Amy Brown

Amy Brown teaches creative writing at the University of Melbourne. Her first poetry collection, The Propaganda Poster Girl, was shortlisted for Best First Book at the 2009 New Zealand Book Awards. The Odour of Sanctity, a contemporary epic poem that formed the creative half of her doctoral thesis, will be released in July 2013

Excerpts from Neon Daze

In Plato’s Phaedo, Socrates likens pleasure and pain to nails binding the soul to the body, resulting in a heavy, stained, monstrous identity, ultimately incapable of achieving the spiritual transcendence due to a true philosopher.

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Review Short: Therese Lloyd’s The Facts and Helen Heath’s Are Friends Electric?

These lines have come from feeding the collection into an online text randomiser. What sounds and looks like decisions made by a person is the work of a consciousless algorithm capable of capturing a question that charges the whole book: What does it mean to be ‘you’?

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Review Short: Π.O.’s Fitzroy: the biography

For Π.O., ‘Fitzroy is what you, bump into/ when you leave home’ (599). It was outside his family’s first front door after they escaped the Bonegilla migrant reception centre in 1954. After sixty years and homes in other suburbs, it is still the place that his poems gravitate towards. If anyone were to attempt writing the biography of Melbourne’s first suburb, Π.O. is the poet.

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He grins blindly, attempting innocuous blank and “casual” – a good guy enjoying a bit of banter. No fuss. I imagine his hand, finger bulging against wedding band, reaching for whatever he wants to feel in his palm. Power is …

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Review Short: Anna Jackson’s I, Clodia, and Other Portraits

Early in this collection, Clodia demands to be ‘loved by one of the new poets’ (4). Instead of beginning with the poet’s invocation of a muse, the muse of I, Clodia seems to summon the poet. Over 34 pages, Jackson imagines Clodia Metelli, the witty, promiscuous Roman aristocrat generally believed to have been the subject, ‘Lesbia’, of Catullus’s love poems – his interlocutor – her voice dovetailing easily with his. This biographical sequence is followed by another, observing an unnamed photographer during ‘the worst disaster of her career –/ this photographing of faces, this creation/ of ‘portraits’’ (41). The poet’s potential as portraitist and biographer preoccupies I, Clodia.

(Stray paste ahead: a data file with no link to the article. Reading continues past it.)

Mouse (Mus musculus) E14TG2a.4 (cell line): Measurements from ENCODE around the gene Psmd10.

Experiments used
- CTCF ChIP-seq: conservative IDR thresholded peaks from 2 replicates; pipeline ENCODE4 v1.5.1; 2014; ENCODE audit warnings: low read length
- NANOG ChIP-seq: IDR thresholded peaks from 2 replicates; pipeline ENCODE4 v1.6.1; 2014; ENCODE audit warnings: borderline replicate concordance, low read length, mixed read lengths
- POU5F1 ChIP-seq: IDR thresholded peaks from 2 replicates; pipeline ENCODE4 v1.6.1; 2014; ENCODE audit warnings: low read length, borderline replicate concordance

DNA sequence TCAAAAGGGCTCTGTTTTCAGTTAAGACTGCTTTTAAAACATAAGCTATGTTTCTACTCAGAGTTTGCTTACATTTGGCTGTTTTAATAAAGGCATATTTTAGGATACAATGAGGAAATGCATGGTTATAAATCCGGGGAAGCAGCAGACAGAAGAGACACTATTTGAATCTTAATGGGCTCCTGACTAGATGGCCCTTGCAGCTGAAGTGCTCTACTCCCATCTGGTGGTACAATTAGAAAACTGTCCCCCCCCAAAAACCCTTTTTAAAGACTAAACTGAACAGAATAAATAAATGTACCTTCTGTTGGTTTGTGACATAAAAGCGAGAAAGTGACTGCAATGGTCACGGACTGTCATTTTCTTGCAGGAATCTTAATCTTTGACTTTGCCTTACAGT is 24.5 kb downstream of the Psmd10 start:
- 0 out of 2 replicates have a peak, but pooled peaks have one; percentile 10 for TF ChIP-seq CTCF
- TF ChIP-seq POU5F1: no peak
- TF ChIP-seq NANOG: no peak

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Review Short: Alan Loney and Max Gimblett’s eMailing Flowers to Mondrian

There are challenging layers to Alan Loney and Max Gimblett’s twenty-page poem, eMailing flowers to Mondrian. The first may appear self-indulgent, the second impenetrable, and the third overly personal; but, taken as a whole and meditated upon, this aesthetically pleasing saddle-stapled book turns out to be a cunning memoir.

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Review Short: Selina Tusitala Marsh’s Dark Sparring

The first epigraph to Selina Tusitala Marsh’s new collection is from Muhammad Ali; ‘The fight,’ he says, ‘is won or lost far away from witnesses – behind the lines … long before I dance under these lights’. Behind Tusitala Marsh’s lines of poetry, there is an immense reserve of strength and grace, enough to sustain the poet through her mother’s death from cancer and to channel her fear and anger into rhythms of the Muay Thai kickboxing ring and the page.

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Review Short: Lucy Todd’s Listening to the Mopokes Go

‘Mopoke’ is the onomatopoeic nickname of the Southern Boobook or Tasmanian Spotted Owl, known in New Zealand (where I come from) as a ‘morepork’. This bit of idiom in the title of Lucy Todd’s debut chapbook prepares the reader for a collection attuned to its locality.

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Review Short: Lachlan Brown’s Limited Cities

A meditation on city limits – the literal and figurative limits of cities – and the edges of ‘urban’ definition, Lachlan Brown’s first collection, Limited Cities, conveys the extreme contrasts and contradictions of suburban environments via train-window views. Macquarie Fields, Parisian banlieues and Barcelona street scenes: each keen observation of the space through which he moves contributes to a nuanced description of the poet’s perspective, and in turn the reader’s too. What at first appears to be a collection concerned with the external – landscapes and cityscapes – is, in fact, more personal.

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Π O’s 24 Hours: Ulysses in Fitzroy

This is Π O’s bio note at the end of 24 Hours (1996), a 740-page, self-published epic poem set in Fitzroy, Melbourne. The P and O of his pseudonym are his actual initials and since the 1970s, Π O has been this poet’s stage-name as much as pen-name. In 1977, as Billy Marshall-Stoneking mentions in ‘Π O;An Appreciation’, Π O performed his poetry more than 250 times with Marshall-Stoneking and Eric Beach in and around Melbourne.

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